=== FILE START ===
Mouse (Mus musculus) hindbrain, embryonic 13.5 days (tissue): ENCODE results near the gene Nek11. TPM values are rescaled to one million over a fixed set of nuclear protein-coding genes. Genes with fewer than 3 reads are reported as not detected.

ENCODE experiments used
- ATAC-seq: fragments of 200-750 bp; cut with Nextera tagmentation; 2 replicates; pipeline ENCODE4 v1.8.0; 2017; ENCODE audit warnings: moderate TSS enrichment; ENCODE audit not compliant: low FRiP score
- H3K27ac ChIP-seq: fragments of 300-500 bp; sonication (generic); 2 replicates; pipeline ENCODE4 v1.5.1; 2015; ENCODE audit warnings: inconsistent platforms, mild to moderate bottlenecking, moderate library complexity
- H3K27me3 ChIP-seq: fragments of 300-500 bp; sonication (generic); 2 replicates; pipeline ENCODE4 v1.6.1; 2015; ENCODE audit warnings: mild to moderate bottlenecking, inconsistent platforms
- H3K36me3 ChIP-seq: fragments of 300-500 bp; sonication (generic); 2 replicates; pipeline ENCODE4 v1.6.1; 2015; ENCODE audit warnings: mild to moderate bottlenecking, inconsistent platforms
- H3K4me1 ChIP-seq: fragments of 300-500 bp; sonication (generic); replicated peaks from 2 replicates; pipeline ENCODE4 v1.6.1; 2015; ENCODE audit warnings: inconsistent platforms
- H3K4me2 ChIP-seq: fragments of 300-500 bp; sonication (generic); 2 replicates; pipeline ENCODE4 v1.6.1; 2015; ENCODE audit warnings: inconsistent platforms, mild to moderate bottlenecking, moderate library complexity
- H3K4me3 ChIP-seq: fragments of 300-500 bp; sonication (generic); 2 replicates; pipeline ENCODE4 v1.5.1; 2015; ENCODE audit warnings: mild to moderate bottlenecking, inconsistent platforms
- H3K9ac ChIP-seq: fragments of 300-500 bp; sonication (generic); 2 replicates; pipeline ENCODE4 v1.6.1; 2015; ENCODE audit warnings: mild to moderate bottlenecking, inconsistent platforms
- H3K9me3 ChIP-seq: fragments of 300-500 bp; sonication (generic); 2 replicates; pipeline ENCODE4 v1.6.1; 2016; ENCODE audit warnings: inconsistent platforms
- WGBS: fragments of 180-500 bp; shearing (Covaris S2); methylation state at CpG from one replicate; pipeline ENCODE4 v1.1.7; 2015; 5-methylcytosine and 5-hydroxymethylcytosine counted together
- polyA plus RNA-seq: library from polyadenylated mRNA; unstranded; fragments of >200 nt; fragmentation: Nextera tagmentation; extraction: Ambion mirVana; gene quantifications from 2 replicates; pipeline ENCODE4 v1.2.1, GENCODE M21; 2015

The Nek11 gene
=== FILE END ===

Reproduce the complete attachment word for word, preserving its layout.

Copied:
Mouse (Mus musculus) hindbrain, embryonic 13.5 days (tissue): ENCODE results near the gene Nek11. TPM values are rescaled to one million over a fixed set of nuclear protein-coding genes. Genes with fewer than 3 reads are reported as not detected.

ENCODE experiments used
- ATAC-seq: fragments of 200-750 bp; cut with Nextera tagmentation; 2 replicates; pipeline ENCODE4 v1.8.0; 2017; ENCODE audit warnings: moderate TSS enrichment; ENCODE audit not compliant: low FRiP score
- H3K27ac ChIP-seq: fragments of 300-500 bp; sonication (generic); 2 replicates; pipeline ENCODE4 v1.5.1; 2015; ENCODE audit warnings: inconsistent platforms, mild to moderate bottlenecking, moderate library complexity
- H3K27me3 ChIP-seq: fragments of 300-500 bp; sonication (generic); 2 replicates; pipeline ENCODE4 v1.6.1; 2015; ENCODE audit warnings: mild to moderate bottlenecking, inconsistent platforms
- H3K36me3 ChIP-seq: fragments of 300-500 bp; sonication (generic); 2 replicates; pipeline ENCODE4 v1.6.1; 2015; ENCODE audit warnings: mild to moderate bottlenecking, inconsistent platforms
- H3K4me1 ChIP-seq: fragments of 300-500 bp; sonication (generic); replicated peaks from 2 replicates; pipeline ENCODE4 v1.6.1; 2015; ENCODE audit warnings: inconsistent platforms
- H3K4me2 ChIP-seq: fragments of 300-500 bp; sonication (generic); 2 replicates; pipeline ENCODE4 v1.6.1; 2015; ENCODE audit warnings: inconsistent platforms, mild to moderate bottlenecking, moderate library complexity
- H3K4me3 ChIP-seq: fragments of 300-500 bp; sonication (generic); 2 replicates; pipeline ENCODE4 v1.5.1; 2015; ENCODE audit warnings: mild to moderate bottlenecking, inconsistent platforms
- H3K9ac ChIP-seq: fragments of 300-500 bp; sonication (generic); 2 replicates; pipeline ENCODE4 v1.6.1; 2015; ENCODE audit warnings: mild to moderate bottlenecking, inconsistent platforms
- H3K9me3 ChIP-seq: fragments of 300-500 bp; sonication (generic); 2 replicates; pipeline ENCODE4 v1.6.1; 2016; ENCODE audit warnings: inconsistent platforms
- WGBS: fragments of 180-500 bp; shearing (Covaris S2); methylation state at CpG from one replicate; pipeline ENCODE4 v1.1.7; 2015; 5-methylcytosine and 5-hydroxymethylcytosine counted together
- polyA plus RNA-seq: library from polyadenylated mRNA; unstranded; fragments of >200 nt; fragmentation: Nextera tagmentation; extraction: Ambion mirVana; gene quantifications from 2 replicates; pipeline ENCODE4 v1.2.1, GENCODE M21; 2015

The Nek11 gene